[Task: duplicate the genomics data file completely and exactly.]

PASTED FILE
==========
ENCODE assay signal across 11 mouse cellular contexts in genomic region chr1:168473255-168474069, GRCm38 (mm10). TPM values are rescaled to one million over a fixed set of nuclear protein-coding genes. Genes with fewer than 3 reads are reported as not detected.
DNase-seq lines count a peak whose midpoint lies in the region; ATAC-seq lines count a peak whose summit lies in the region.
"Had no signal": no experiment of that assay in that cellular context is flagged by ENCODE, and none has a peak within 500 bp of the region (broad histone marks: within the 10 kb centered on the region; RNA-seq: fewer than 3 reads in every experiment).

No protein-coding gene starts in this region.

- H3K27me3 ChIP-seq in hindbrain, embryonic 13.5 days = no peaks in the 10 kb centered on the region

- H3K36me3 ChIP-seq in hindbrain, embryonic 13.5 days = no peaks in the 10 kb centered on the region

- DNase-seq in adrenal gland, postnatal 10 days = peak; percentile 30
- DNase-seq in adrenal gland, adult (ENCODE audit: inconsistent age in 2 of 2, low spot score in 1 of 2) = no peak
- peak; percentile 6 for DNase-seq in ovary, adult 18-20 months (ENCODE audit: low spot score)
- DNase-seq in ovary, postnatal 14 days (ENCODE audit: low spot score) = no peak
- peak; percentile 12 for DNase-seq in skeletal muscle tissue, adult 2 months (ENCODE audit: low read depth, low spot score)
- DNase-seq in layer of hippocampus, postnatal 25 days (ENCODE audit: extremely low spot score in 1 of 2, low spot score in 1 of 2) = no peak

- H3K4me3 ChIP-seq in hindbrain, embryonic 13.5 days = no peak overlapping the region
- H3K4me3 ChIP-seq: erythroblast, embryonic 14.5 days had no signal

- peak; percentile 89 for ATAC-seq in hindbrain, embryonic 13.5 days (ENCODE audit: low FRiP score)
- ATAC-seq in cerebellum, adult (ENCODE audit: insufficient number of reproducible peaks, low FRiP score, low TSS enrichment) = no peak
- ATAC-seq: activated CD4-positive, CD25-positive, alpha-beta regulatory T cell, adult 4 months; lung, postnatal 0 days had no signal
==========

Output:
ENCODE assay signal across 11 mouse cellular contexts in genomic region chr1:168473255-168474069, GRCm38 (mm10). TPM values are rescaled to one million over a fixed set of nuclear protein-coding genes. Genes with fewer than 3 reads are reported as not detected.
DNase-seq lines count a peak whose midpoint lies in the region; ATAC-seq lines count a peak whose summit lies in the region.
"Had no signal": no experiment of that assay in that cellular context is flagged by ENCODE, and none has a peak within 500 bp of the region (broad histone marks: within the 10 kb centered on the region; RNA-seq: fewer than 3 reads in every experiment).

No protein-coding gene starts in this region.

- H3K27me3 ChIP-seq in hindbrain, embryonic 13.5 days = no peaks in the 10 kb centered on the region

- H3K36me3 ChIP-seq in hindbrain, embryonic 13.5 days = no peaks in the 10 kb centered on the region

- DNase-seq in adrenal gland, postnatal 10 days = peak; percentile 30
- DNase-seq in adrenal gland, adult (ENCODE audit: inconsistent age in 2 of 2, low spot score in 1 of 2) = no peak
- peak; percentile 6 for DNase-seq in ovary, adult 18-20 months (ENCODE audit: low spot score)
- DNase-seq in ovary, postnatal 14 days (ENCODE audit: low spot score) = no peak
- peak; percentile 12 for DNase-seq in skeletal muscle tissue, adult 2 months (ENCODE audit: low read depth, low spot score)
- DNase-seq in layer of hippocampus, postnatal 25 days (ENCODE audit: extremely low spot score in 1 of 2, low spot score in 1 of 2) = no peak

- H3K4me3 ChIP-seq in hindbrain, embryonic 13.5 days = no peak overlapping the region
- H3K4me3 ChIP-seq: erythroblast, embryonic 14.5 days had no signal

- peak; percentile 89 for ATAC-seq in hindbrain, embryonic 13.5 days (ENCODE audit: low FRiP score)
- ATAC-seq in cerebellum, adult (ENCODE audit: insufficient number of reproducible peaks, low FRiP score, low TSS enrichment) = no peak
- ATAC-seq: activated CD4-positive, CD25-positive, alpha-beta regulatory T cell, adult 4 months; lung, postnatal 0 days had no signal